Having worked in the agency scene for some time now, I have been behind the curtain at big box agencies and websites and know exactly what they are good at and exactly what they are bad at. Here is a rundown of what they have that puts them at an advantage.
I have heard of them, I haven’t heard of you.
My measure for brand equity is simple: if my granny has heard of it, it has brand equity. If she hasn’t then they have no brand equity. Obviously this is an oversimplification, but asking a person in their twilight years for feedback is a highly valuable tool.
Millions of pounds of ad revenue
Budgets are likely to be higher but with bigger ability comes a bigger appetite, which I will show you how to exploit.
Enterprise level software
This is one of the major things I used to miss from working in a massive agency - having lots of enterprise tools like Hitwise and Gorkana and TGI to help scale your efforts. Now that our agency is able to afford these tools, I find I actually shy away from most of them apart from a few core essentials like Pitchbox for outreach.
An army of people to make things and create content
Sounds like a massive benefit. Who wouldn’t want an army of people to make your content and a have a bunch of expensive agencies to ideate over creative direction? On the surface, this sounds great. However, if you take an objective look at what is going on behind the scenes, you’ll see the following:
Two humans (the creative director & strategy director) make a plan and come up with some ideas that they think are subjectively good.
The ideas are then sent to a delivery team who map out the overall strategy and boil down the content ideas to the three best ones.
They then go see the client and pitch those ideas. The client team which is typically made up of a marketing manager (whose primary role is taking care of the company's balance sheet), a procurement manager (in charge of actually buying the end “thing”) and the wider marketing team (who, more often than not, are T shaped project managers - deep knowledge on managing agencies and resources, broad knowledge on the marketing disciplines themselves). Ultimately, no ‘creatives’ make the final decision. It’s just a random person's subjective opinion.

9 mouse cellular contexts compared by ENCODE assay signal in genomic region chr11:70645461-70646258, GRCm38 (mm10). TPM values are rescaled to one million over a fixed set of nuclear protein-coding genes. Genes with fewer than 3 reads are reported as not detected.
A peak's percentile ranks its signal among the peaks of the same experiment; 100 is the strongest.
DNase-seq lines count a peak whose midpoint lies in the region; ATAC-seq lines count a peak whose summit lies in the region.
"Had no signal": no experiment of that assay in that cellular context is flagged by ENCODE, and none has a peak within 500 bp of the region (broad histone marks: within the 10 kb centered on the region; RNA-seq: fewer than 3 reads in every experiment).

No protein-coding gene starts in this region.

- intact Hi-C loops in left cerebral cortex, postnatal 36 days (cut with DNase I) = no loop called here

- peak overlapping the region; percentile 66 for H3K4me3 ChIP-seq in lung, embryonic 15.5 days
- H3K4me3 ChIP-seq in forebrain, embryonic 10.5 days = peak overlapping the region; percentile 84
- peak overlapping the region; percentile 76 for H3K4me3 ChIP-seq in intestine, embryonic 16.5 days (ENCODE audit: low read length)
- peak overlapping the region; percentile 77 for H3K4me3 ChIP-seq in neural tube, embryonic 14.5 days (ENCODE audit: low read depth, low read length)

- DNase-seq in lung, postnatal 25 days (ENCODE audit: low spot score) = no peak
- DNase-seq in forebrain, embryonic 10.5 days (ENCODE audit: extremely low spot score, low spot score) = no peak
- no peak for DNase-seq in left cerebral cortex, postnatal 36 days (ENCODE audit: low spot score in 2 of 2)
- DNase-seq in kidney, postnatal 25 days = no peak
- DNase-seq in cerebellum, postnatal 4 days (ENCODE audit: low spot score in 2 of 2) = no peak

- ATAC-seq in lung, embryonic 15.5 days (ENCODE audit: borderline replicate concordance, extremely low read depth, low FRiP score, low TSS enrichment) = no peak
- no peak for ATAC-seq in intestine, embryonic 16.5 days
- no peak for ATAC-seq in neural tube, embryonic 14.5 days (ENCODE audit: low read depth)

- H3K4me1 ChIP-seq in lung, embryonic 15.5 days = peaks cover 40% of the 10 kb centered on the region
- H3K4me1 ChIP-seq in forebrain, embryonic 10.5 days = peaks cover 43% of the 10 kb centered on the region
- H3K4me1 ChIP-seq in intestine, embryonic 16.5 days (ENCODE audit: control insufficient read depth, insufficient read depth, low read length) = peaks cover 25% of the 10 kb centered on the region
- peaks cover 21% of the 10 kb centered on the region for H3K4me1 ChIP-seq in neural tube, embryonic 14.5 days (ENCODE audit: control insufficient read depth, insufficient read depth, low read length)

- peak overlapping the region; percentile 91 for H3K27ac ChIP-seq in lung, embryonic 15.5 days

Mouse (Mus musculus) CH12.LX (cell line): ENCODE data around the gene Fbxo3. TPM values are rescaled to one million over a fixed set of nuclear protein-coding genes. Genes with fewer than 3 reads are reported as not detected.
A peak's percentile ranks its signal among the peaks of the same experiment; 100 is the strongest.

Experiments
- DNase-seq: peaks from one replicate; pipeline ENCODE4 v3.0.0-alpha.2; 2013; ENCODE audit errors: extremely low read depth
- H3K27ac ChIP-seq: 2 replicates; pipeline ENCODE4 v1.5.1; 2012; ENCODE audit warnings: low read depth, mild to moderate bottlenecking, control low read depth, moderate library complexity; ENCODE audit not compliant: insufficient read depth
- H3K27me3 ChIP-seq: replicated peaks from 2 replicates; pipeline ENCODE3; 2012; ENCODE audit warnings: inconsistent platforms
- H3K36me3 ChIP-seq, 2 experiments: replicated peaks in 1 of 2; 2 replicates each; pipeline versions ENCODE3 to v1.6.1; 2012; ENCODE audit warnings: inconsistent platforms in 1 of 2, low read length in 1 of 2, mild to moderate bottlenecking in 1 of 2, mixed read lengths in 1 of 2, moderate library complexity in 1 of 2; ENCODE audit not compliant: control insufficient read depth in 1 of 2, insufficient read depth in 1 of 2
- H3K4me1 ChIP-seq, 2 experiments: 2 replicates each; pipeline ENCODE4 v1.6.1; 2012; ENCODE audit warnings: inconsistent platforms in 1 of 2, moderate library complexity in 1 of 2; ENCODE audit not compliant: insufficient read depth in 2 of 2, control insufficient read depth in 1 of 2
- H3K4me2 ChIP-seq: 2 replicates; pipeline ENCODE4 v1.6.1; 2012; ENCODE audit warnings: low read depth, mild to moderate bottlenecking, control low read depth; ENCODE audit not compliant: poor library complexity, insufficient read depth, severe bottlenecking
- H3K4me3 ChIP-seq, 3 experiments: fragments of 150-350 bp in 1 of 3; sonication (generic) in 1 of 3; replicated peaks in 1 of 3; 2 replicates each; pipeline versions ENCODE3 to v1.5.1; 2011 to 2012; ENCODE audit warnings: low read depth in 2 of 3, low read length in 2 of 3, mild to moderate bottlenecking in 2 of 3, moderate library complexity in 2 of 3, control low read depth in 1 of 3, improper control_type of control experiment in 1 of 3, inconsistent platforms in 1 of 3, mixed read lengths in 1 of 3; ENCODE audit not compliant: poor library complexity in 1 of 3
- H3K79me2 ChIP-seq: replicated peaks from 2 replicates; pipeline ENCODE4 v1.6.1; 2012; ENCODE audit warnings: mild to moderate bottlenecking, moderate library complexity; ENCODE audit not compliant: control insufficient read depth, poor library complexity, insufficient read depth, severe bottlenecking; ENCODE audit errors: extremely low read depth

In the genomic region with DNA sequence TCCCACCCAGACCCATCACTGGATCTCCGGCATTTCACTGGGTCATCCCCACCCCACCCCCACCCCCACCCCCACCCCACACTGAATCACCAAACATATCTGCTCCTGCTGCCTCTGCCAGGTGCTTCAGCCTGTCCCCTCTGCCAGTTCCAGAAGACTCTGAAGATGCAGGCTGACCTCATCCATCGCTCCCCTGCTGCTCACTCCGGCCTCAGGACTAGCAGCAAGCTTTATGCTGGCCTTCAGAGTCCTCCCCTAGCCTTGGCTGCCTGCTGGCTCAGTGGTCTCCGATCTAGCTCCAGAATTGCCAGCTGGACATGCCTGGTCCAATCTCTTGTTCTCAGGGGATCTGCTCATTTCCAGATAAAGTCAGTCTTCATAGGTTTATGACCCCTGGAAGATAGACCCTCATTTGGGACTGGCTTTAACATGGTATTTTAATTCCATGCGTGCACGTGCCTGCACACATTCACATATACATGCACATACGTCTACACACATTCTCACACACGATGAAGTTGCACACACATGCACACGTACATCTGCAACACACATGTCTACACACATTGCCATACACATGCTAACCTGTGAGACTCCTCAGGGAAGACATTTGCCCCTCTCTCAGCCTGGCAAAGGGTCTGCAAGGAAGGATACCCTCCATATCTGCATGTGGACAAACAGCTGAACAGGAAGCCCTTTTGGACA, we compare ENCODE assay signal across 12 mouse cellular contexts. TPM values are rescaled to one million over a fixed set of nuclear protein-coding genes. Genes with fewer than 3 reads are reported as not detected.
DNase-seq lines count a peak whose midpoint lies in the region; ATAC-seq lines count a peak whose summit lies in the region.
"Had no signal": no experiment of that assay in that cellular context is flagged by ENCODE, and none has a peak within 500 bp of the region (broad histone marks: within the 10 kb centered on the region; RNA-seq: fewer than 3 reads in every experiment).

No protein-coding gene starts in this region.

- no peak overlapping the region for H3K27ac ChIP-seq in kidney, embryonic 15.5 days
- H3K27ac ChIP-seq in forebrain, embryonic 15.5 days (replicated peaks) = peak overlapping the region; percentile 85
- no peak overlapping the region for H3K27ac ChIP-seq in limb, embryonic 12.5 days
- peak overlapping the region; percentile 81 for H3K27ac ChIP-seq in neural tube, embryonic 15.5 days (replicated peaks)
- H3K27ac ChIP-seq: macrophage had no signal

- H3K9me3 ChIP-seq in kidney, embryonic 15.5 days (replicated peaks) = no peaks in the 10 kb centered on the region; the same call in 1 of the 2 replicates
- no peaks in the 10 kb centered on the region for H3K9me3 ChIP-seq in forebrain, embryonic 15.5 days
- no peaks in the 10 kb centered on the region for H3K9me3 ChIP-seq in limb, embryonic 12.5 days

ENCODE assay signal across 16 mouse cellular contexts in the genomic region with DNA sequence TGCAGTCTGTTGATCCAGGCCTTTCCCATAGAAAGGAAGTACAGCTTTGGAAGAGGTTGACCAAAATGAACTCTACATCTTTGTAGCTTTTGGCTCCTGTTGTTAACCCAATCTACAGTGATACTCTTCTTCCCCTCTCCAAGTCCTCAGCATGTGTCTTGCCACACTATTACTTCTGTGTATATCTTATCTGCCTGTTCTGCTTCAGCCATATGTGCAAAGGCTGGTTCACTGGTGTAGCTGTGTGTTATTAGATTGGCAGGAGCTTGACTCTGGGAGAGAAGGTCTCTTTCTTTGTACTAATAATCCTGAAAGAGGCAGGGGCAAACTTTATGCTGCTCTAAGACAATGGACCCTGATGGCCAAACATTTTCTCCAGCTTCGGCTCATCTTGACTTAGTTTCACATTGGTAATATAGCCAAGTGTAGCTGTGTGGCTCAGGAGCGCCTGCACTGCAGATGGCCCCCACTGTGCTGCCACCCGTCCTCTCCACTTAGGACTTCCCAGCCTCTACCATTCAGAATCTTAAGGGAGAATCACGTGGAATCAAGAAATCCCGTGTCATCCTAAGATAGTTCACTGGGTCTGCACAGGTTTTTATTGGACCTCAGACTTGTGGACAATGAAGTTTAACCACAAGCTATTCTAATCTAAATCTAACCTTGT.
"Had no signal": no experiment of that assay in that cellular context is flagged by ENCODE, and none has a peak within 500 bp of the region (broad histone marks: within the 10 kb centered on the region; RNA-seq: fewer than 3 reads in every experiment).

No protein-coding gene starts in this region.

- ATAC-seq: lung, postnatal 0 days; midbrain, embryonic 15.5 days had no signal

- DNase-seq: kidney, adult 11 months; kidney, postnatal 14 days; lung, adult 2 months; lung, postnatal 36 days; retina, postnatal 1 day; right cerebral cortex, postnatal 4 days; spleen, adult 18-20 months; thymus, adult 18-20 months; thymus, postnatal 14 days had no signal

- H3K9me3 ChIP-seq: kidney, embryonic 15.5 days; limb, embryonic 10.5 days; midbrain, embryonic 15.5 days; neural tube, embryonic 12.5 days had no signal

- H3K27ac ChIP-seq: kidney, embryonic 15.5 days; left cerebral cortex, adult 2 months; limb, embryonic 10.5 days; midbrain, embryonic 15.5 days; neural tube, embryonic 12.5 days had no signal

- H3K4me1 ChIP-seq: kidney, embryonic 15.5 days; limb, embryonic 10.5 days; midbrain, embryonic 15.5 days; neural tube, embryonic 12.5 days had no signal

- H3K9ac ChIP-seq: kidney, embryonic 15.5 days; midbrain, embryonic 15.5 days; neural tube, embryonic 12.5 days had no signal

Together they make another subjective decision on what to do and the agency then executes against this.
The problem with this is it exposes the company to:
High flop risk: the ideas may or may not work, there is no contingency if it's a flop
Personal bias: ideas are often pitched with the client in mind, not the client’s customers
What they have that you don’t want
Layers of bureaucracy
When you operate at scale a lot of blue chip e-commerce sites have ‘channel managers’. These are people in charge of particular areas of the site. So if you want to implement an SEO change sitewide, you need sign off from all channel managers. Ouch.
Dolly Partons - working 9 till 5
Walk into your big competitor’s offices at 6pm any day of the week and it will look like the opening scene from Vanilla Sky - deserted. Why? Because there is no real incentive to work hard for the business and make a difference. I learned this the hard way when I up-sold new services to clients at my old job.
The company makes more money, I get an increased workload, and over time a renewed sense of apathy. Great deal, right?
An army of people
For the overstretched CMO trying to take care of brand communications, PR, social, SEO and PPC whilst going to speaking events meet ups and trying to fit in some time for a social life - a team of dedicated people to pick up some of this work seems like a dream come true. However, when we look at the makeup of that army of people, we can see that they are overwhelmingly junior resource.